This lesson is an exercise in setting priorities; given multiple opportunities in the actual classroom situation to set priorities related to their own learning styles and performances, students may be encouraged to carry out a similar task. School-wide situations might also be handled in a similar manner. The transference of methods and reasoning from exercises such as The New Nation to everyday situations would provide for real learning.
You are a government official in charge of designing a Five-Year Development Plan for your new nation.
Your nation (give it a name!) is located somewhere in the Southern Hemisphere and is, by general agreement, a technologically underdeveloped area. The majority of your people are engaged in producing an agricultural product that is processed and sold outside of your nation. The remainder of your people are subsistence farmers, small scale fishermen or craftsmen producing wood and leather products for your small tourist trade.
At one time your nation was governed by a European colonial power. Your political system, education system, and to some degree, your present cultural patterns, all reflect this fact. The majority of your people are illiterate, although a few have received their education overseas. Most adults speak the language of the colonial power that once ruled your country in addition to one of the three languages native to your people. Your nation's elementary and secondary schools can only accommodate less than half of the children. You have one, small four-year college that is mainly concerned with preparing teachers for the schools.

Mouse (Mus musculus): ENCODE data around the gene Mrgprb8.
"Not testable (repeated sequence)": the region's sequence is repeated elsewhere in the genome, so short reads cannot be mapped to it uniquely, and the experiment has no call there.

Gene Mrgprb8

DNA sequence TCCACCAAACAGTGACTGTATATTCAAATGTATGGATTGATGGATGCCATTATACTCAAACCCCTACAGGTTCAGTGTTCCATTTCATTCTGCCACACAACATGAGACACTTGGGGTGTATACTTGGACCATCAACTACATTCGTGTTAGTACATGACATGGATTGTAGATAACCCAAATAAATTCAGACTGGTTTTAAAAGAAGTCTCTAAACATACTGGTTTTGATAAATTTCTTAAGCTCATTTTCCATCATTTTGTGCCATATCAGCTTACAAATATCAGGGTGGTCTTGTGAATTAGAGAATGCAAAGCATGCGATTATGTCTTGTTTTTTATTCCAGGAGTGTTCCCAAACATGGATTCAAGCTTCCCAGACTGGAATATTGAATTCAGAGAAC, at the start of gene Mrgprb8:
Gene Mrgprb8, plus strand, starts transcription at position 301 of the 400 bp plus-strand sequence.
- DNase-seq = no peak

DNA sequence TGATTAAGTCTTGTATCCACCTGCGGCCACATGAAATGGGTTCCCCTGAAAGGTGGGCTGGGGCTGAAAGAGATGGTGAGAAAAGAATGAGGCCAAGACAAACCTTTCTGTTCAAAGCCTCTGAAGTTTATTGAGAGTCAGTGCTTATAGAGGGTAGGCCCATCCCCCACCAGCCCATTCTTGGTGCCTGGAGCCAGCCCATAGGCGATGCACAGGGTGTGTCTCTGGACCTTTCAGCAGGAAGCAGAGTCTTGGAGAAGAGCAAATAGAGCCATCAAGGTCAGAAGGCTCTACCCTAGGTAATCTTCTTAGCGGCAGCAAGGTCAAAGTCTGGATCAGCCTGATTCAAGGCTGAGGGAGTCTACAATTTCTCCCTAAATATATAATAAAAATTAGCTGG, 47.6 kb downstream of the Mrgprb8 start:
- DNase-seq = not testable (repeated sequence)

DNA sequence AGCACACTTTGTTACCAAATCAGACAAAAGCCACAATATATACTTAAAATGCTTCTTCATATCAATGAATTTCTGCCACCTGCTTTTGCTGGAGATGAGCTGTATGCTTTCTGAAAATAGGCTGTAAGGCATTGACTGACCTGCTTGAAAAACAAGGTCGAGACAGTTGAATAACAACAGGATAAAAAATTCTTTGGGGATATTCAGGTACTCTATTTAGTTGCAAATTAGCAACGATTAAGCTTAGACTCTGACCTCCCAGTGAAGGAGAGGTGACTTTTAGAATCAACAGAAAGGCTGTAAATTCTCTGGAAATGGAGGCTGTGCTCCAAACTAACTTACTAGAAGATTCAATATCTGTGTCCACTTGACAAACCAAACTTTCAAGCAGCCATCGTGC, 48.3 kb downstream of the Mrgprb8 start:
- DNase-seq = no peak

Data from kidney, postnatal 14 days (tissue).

Your nation has significant mineral resources, but they are almost totally undeveloped. You do have several potentially useful seaports, but as with your road and rail systems, they are only partially developed at the present time. Ideologically, you have been neutral for years and have received limited foreign military and technical assistance from all major industrial nations. The present government seems reasonably stable, but is shaky because of its newness to governing. Your borders touch upon several other nations, two of which are extremely unstable and have experienced military takeovers during the past year.
You have been instructed to prepare an allocation plan for your nation's well being and progress. Given the preceding description of your nation, this plan will deal with the major areas of the national concern.
You will act in a double capacity. First, as an individual preparing to meet with your government colleagues, you will consider the problems described in the Five-Year Plan and make an allocation (equaling 100%, and not to exceed 25% in any one of the categories) of the nation's resources to the various categories given. (See the chart following.)
Secondly, when you and your team colleagues have completed individual allocations, you will meet as a team and discuss all personal allocations.
Through the process of negotiation arrive at a composite list of allocations that all members of the team are willing to support.
Finally, each team will prepare a brief, written report that lists your team allocation percentages, and at least two reasons for each choice.